Scripture Focus: Ezekiel 26.2-3
2 “Son of man, because Tyre has said of Jerusalem, ‘Aha! The gate to the nations is broken, and its doors have swung open to me; now that she lies in ruins I will prosper,’ 3 therefore this is what the Sovereign Lord says: I am against you, Tyre, and I will bring many nations against you, like the sea casting up its waves.

Reflection: God’s People as Bystanders
By Erin Newton

Along the coast of the Mediterranean was an island called Tyre. Its location as a natural port created endless trading opportunities for all the major nations. It was an advantageous port coveted by the Egyptians, Assyrians, and Babylonians. No one could defeat Tyre, instead, multiple trade agreements were made.

One such agreement was made between Israel and Tyre. It was an agreement to supply each other with goods and was confirmed through the marriage of Ahab of Israel and Jezebel of Tyre.

Jezebel is the most recognized connection between Israel and Tyre. She was responsible for the increased Baal worship and the infamous showdown between Elijah and false prophets on Mount Carmel. It is hard to imagine that the trade partnership could be spoken of positively. Amos, however, spoke of it as a “treaty of brotherhood” (Amos 1.9).

Yet when the Babylonians conquer Israel, we hear the laugh and ridicule from Tyre, “Aha! … now that she lies in ruins I will prosper!” Tyre is ignorant. Without Jerusalem as a buffer, Babylon will target her next.

In this prophecy, Israel is a silent bystander. It is not a prophecy against Israel for making such a partnership. It is not a prophecy that predicts the retaliatory vengeance of Israel. Israel is weak, wounded, and silent. God alone is the active character in the prophecy.

Prophetic passages such as this can be difficult to apply. God’s people are not part of the message. In fact, they are only mentioned in passing. We don’t usually like to read things that are not about ourselves.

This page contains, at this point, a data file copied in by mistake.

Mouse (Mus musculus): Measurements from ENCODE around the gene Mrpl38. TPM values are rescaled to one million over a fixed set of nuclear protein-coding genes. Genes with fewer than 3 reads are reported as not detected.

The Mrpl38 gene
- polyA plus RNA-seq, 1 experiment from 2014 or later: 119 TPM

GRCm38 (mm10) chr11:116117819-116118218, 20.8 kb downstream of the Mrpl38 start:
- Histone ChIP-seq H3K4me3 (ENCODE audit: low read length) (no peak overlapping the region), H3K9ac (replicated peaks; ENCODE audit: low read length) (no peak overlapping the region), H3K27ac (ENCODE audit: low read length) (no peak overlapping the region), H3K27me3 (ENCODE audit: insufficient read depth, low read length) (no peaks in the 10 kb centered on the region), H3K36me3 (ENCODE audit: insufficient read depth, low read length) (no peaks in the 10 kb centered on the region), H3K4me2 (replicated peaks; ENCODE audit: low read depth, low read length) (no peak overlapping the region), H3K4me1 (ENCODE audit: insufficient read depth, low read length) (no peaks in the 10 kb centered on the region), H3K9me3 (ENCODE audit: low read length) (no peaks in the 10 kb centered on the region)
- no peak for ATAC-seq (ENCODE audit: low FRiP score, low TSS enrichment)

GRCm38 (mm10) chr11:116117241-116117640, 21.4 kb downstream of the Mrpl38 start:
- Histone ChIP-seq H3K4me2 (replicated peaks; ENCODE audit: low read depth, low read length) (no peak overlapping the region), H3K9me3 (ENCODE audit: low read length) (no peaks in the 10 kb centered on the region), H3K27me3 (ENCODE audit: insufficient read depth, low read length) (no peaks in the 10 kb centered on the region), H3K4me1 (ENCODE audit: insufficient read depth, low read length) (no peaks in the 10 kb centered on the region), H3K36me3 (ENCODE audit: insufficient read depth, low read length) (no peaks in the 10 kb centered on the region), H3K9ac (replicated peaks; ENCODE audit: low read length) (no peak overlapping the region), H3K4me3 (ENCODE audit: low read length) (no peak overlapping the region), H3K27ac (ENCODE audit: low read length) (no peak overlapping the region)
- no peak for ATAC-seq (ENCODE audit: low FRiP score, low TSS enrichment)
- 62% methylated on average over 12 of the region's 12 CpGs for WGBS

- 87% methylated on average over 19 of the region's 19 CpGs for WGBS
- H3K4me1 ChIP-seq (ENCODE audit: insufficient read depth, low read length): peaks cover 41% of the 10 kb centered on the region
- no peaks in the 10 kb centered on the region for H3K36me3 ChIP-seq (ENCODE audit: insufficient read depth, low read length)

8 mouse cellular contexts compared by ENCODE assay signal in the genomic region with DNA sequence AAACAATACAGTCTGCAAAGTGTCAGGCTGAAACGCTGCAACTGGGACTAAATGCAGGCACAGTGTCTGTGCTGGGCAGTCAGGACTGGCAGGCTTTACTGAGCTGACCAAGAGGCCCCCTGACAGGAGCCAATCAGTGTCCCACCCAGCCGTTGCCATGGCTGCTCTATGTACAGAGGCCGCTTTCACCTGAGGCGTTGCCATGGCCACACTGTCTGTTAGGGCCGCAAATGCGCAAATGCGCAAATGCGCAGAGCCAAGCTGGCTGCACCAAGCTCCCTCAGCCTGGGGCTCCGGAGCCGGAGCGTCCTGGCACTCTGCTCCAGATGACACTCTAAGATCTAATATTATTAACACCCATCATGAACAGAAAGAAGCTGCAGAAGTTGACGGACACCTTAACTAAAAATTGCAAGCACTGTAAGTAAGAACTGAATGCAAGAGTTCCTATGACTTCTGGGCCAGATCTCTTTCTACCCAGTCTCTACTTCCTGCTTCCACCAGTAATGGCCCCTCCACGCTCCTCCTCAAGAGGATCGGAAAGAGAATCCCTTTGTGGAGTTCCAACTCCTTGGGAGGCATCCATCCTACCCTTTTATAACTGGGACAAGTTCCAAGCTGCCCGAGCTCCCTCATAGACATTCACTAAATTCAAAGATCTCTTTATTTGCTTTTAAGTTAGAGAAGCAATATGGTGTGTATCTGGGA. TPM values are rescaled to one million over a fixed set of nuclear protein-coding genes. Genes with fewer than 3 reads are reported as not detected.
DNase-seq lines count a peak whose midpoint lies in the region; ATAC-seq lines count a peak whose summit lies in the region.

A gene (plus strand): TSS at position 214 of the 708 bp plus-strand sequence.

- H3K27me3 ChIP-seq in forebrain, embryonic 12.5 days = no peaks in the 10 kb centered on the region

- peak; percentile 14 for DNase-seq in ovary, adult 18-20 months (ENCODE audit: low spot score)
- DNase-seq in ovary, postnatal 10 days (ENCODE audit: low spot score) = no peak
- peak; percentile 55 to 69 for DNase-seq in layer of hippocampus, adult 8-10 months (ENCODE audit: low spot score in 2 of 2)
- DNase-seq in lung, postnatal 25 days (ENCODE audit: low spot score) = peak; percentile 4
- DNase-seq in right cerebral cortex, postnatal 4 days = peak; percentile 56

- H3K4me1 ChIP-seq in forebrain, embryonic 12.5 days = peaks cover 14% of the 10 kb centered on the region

What do we do with a message such as this? We examine what this message says about God. Here, God is supreme. God not only tends to the welfare of his people but for the world. For a moment we take our eyes off our own situation. The rhythms of power, abuse, prosperity, and camaraderie fall under the surveillance and authority of God even if his people are not beating the drum.

Our God is a multidirectional God. He can be 100% committed and attentive to our personal needs while also 100% committed and attentive to the affairs of the world. He uses people and nations in accordance with his will. Not a single ruler of this world is outside of his authority.

We often falter in trying to make God too human. We forget that he is omnipotent.

Divine Hours Prayer: The Call to Prayer
Love the Lord, all you who worship him; the Lord protects the faithful, but repays to the full those who act haughtily. — Psalm 31.23

– From The Divine Hours: Prayers for Summertime by Phyllis Tickle.

Today’s Readings
Ezekiel 26 (Listen 3:45) 
Ephesians 4 (Listen 3:58)

Read more about Kingmakers Unmade
Tyre is a universal warning to all people but even more so to those of us blessed with even moderate wealth.

Read more about The Poisonous Merry-Go-Round of Mockery
The more savage the headline, the better it will sell. They aren’t making beauty from ashes. They are making money from it.